We may be nearing the end of pandemic as new normal emerges

The former Birketts offices in Museum Street.

Town centre offices like these in Museum Street are being converted into homes. - Credit: Paul Geater

It is now 10 days since "Freedom Day" which was finally meant to mark the end of Covid restrictions - but in all truth has anything actually changed? It doesn't really feel like that.

And far from being a "return to normality" it is really difficult to see how things will ever go back to how they were before March last year.

There's no sense of regret in that statement. I don't want things to go back to how they were then, especially given the uncertainty about what is actually happening to the figures of infections, hospitalisations and deaths.

I've always thought that the pandemic and the lockdowns and restrictions we've been through over the last 18 months would be truly transformative for society as a whole, as well as our local communities.

That is happening in Ipswich. You only have to look at the planning applications that are coming forward for offices and other buildings in the town centre.

McCarthy Stone are finally getting on with redeveloping the site of our former offices in Lower Brook Street as retirement homes. An application has been made to turn offices in Princes Street into flats - and more could be created over a shop on St Margaret's Plain.

Offices at Princes Street, Ipswich could be converted into twelve flats

Across the town centre we are seeing applications to turn office space into flats - like this site in Princes Street. - Credit: Barefoot and Gilles

They are not major developments in themselves - but put alongside other changes in the town centre they do show that change is coming.

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Because the days of thousands of workers coming into offices in the town centre every day is almost certainly gone for good.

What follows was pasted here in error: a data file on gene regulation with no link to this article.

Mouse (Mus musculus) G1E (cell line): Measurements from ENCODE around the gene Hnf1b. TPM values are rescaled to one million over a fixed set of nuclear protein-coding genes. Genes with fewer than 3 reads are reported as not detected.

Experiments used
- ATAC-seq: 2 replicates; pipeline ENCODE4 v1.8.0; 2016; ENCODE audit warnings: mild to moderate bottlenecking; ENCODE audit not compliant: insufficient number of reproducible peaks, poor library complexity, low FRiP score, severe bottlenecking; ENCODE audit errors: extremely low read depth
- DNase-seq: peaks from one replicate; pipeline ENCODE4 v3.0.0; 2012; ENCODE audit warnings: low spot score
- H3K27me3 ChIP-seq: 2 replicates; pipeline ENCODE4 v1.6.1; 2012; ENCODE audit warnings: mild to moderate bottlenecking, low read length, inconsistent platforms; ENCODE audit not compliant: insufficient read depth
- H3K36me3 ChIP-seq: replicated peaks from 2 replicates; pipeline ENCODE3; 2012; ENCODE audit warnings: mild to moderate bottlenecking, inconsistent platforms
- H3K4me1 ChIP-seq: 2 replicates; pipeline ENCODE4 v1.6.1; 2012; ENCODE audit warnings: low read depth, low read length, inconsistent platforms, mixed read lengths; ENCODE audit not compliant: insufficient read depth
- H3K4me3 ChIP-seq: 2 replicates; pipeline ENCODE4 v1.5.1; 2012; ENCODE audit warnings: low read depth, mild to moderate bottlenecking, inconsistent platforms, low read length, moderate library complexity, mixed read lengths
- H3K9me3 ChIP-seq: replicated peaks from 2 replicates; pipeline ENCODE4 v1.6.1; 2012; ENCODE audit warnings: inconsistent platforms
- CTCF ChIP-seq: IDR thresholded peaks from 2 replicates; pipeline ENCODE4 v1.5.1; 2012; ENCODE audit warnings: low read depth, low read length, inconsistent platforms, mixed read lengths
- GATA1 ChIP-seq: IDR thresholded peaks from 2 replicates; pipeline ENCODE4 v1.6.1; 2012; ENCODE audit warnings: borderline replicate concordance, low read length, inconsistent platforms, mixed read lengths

There will be some office space needed - and it will need to be high-quality office space for those businesses and workers who do want to come and work communally.

We have seen that in recent years when Birketts moved out of their long-standing offices in Museum Street to a purpose-built block in Princes Street.

But many will not want to struggle into the office every day - even to a comparatively easy centre to reach like Ipswich. If you live in Capel St Mary, would you want to struggle with the traffic on the Copdock junction every day if you can set up your laptop in the spare bedroom?

I've heard it said that some employers feel workers are more productive in their offices. I'm sure some workers are - but employers know their staff and know who works better at the office and who works better at home.

And the fact is that many, particularly older, workers simply don't want to go back to crowded offices with none of what we now call social distancing measures.

They don't want to sit right next to young colleagues who were out in a crowded pub or nightclub last night when there could have been any number of bugs circulating. 

Covid might remain the big fear - but many don't want to go down with the flu or even a cold if they can avoid it.

And while employers might feel that productivity improves for some staff in offices, I suspect that if they see an opportunity to downsize and have smaller offices with more people working at home they may jump at the chance to save money!

I know businesses that have done that. I also know employers who are still a long way from bringing everyone back - they don't want to be seen as being responsible if an outbreak of Covid or even a mass of "pings" runs through their premises.

And the fact is that whatever the daily statistics tell us, most people remain concerned and worried about the future direction of this virus and about what is going to happen with flu in the winter.

I'm not immune from that. Having been to the cinema a couple of times in May, I want to see an extended fall in the number of infections before I go back to see Marvel's Black Widow at Cineworld.

I'd certainly rather have a coffee outside a cafe than in (although that does risk getting an unwanted waft of tobacco smoke) and while I'd use public transport for vital journeys, I'm not ready to go for a leisure trip on the train.

But the fear of Covid is easing. If anything it's been overtaken by the fear of being "pinged". Once the threat of being confined to home simply because someone came near you in a supermarket queue has been taken away on August 16, that should go.

One thing that has pleased me over the last 10 days is that apart from a few people who have been filmed or photographed up close and personal in nightclubs or telling the world that they'll never wear a mask again, the vast majority of people do seem to be heeding advice from doctors and ministers.

Masks are still the norm in most shops I've been to (and there haven't been that many). People do seem respectful and understanding that there is still a danger out there. I suspect the numbers have a part to play with that.

This pandemic isn't over. It is going to change our lives and our society. Ipswich in particular is changing more rapidly than many realise.

But the new normal may just be starting to emerge.